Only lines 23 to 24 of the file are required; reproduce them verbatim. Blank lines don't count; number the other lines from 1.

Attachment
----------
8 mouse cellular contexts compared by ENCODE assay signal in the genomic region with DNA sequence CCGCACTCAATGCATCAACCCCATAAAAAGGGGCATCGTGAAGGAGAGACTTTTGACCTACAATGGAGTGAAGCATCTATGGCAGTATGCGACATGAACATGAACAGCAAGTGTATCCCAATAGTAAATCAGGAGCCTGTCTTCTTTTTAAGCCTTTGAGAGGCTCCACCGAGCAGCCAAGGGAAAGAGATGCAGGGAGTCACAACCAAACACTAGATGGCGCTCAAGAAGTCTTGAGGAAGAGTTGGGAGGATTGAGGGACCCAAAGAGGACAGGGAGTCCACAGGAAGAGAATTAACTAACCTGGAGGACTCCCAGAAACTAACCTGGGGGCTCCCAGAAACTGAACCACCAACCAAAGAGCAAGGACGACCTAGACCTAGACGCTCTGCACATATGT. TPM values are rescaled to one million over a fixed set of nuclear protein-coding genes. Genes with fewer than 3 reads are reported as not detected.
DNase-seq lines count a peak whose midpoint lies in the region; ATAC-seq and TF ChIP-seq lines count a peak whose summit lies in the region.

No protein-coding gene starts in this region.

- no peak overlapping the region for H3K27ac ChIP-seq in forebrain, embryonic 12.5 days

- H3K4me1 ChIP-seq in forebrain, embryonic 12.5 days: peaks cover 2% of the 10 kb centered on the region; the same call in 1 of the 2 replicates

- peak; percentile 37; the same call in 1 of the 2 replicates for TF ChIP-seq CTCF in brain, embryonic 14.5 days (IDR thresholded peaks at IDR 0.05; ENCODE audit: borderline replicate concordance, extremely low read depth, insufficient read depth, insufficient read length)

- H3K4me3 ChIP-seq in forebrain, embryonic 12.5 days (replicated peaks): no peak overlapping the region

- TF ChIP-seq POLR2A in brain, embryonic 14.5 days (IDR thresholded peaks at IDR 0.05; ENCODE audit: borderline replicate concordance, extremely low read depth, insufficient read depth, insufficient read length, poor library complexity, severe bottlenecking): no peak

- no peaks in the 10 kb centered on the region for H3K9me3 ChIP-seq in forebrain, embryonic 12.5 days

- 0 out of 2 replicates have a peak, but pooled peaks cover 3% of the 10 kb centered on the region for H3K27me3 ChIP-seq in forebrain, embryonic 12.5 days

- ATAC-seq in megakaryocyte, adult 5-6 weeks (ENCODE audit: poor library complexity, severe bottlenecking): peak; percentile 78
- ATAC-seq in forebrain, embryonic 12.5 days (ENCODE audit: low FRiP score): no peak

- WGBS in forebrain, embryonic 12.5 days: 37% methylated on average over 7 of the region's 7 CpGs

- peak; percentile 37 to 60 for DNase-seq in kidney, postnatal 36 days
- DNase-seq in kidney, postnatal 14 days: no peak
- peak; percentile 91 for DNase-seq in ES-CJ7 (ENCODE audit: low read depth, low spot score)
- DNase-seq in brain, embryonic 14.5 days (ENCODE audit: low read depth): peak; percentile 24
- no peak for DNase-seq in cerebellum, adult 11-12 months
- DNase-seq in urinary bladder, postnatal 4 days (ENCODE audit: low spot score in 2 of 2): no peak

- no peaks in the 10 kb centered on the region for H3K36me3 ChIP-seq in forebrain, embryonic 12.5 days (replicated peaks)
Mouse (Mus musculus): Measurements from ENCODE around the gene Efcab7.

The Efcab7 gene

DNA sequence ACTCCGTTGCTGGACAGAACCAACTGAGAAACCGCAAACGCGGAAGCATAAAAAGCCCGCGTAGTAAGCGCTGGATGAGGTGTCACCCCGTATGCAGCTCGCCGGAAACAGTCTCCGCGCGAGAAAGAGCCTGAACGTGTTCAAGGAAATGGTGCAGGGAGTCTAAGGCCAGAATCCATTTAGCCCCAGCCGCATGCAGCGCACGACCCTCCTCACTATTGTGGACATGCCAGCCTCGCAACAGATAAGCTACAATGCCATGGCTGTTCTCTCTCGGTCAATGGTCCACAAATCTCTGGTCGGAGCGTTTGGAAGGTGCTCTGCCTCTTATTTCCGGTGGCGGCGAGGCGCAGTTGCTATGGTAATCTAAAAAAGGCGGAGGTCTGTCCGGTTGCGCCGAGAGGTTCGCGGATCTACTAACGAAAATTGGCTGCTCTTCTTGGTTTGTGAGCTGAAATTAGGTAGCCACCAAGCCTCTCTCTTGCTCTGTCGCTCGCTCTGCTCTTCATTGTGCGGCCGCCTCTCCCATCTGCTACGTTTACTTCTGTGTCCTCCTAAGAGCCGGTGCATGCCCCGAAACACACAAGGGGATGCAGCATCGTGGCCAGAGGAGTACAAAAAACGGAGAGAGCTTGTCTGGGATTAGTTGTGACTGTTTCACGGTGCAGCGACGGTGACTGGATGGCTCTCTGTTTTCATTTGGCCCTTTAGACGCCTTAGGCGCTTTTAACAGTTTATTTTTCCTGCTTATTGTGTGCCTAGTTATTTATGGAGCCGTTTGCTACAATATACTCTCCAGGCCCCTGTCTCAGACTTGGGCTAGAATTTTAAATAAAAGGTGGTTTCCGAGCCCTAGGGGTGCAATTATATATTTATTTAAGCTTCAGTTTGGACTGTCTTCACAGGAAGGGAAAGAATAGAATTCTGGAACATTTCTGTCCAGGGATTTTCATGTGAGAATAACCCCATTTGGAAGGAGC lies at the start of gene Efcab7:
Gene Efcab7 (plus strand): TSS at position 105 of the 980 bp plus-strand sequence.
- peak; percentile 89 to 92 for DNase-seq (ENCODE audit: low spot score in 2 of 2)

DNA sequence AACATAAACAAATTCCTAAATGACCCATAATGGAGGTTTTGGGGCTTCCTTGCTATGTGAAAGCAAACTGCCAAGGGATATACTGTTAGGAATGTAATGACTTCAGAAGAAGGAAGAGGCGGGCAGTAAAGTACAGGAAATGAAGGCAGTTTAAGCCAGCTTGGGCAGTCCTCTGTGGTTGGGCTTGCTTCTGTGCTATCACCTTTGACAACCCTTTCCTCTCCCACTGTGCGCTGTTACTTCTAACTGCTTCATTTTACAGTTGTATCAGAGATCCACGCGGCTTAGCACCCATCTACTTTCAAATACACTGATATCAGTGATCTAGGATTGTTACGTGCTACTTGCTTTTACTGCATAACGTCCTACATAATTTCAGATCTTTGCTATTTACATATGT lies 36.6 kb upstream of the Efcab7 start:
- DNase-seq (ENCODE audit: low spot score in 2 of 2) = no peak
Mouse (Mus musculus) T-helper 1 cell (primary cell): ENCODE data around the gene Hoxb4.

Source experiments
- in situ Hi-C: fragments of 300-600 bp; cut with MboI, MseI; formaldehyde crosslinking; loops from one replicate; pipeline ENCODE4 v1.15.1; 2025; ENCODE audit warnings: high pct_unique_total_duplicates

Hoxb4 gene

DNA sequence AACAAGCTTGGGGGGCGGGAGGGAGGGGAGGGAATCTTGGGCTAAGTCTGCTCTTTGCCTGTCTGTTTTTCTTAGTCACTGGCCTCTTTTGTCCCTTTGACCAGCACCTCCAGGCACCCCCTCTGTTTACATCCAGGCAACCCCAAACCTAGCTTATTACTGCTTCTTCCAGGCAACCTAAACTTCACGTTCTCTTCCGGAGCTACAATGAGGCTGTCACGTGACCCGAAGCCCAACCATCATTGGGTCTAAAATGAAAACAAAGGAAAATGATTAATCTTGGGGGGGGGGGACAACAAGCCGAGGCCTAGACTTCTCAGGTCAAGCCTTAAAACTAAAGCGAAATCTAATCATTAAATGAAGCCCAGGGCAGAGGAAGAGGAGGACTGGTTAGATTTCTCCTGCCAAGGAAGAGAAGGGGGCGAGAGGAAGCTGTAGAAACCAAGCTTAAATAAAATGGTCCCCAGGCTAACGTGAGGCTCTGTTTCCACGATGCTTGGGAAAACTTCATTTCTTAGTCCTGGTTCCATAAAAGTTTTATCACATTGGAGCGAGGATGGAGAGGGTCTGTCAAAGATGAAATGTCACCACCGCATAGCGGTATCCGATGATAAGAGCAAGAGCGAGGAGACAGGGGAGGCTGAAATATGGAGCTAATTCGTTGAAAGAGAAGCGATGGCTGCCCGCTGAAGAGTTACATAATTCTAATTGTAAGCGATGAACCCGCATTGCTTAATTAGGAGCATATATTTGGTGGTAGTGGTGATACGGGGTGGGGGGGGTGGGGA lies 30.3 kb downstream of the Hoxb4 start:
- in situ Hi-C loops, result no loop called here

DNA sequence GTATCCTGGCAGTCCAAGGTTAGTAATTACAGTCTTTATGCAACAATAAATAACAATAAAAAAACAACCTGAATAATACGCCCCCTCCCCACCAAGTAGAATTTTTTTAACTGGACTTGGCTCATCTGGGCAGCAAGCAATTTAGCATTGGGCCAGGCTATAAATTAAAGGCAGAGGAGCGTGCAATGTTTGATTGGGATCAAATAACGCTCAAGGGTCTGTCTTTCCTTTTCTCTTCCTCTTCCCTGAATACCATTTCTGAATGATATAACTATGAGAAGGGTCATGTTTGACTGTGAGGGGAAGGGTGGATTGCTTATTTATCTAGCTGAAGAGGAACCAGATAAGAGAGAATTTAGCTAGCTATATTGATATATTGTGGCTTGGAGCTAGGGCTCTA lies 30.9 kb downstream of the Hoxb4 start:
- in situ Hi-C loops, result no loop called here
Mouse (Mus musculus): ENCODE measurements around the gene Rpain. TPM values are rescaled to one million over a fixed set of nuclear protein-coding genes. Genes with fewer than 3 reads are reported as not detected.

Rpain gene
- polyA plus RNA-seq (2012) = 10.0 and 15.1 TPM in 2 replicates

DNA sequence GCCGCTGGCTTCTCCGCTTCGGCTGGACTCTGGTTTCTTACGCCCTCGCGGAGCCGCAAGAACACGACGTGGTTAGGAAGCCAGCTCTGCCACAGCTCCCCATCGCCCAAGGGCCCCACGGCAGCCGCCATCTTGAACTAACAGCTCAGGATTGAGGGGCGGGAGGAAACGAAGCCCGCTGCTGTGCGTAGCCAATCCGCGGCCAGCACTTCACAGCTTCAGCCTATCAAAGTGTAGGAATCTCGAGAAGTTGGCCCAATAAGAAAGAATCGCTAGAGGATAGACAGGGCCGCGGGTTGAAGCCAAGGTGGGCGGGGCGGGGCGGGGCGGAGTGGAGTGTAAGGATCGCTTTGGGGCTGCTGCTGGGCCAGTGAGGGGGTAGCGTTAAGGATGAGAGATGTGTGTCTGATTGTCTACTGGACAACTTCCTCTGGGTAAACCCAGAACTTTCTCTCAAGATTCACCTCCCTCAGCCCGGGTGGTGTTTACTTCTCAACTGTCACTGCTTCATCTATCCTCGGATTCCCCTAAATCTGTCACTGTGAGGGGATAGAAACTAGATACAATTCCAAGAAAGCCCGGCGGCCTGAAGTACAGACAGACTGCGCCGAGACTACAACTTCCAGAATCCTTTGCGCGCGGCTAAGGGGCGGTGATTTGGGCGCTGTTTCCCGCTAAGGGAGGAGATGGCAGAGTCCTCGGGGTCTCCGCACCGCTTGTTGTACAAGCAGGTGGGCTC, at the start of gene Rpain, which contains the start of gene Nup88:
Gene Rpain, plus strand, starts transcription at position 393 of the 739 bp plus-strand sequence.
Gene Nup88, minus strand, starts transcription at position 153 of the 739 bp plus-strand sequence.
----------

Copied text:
DNA sequence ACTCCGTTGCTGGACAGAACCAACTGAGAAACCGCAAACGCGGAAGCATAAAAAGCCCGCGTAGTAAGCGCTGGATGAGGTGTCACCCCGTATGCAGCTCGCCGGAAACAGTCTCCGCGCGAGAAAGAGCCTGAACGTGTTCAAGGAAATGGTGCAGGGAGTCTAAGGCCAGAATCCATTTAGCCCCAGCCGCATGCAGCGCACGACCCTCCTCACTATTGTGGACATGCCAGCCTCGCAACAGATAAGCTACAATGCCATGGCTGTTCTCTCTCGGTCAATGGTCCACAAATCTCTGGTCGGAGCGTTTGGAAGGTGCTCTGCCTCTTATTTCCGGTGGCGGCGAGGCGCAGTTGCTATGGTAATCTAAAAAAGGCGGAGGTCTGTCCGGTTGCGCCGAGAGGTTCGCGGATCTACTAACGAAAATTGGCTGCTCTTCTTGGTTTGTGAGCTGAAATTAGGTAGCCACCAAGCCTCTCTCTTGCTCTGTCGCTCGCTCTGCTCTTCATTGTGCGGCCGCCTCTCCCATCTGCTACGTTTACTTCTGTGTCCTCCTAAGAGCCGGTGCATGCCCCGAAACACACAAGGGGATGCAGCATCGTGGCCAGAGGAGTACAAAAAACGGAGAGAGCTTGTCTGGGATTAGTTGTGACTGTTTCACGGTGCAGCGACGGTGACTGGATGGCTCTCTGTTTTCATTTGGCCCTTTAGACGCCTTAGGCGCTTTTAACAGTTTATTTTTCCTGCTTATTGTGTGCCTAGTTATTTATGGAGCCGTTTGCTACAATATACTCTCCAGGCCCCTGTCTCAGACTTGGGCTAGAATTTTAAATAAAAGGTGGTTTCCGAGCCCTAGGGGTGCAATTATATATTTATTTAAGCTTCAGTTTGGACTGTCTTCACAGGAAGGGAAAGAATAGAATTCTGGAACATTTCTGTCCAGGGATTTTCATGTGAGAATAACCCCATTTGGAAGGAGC lies at the start of gene Efcab7:
Gene Efcab7 (plus strand): TSS at position 105 of the 980 bp plus-strand sequence.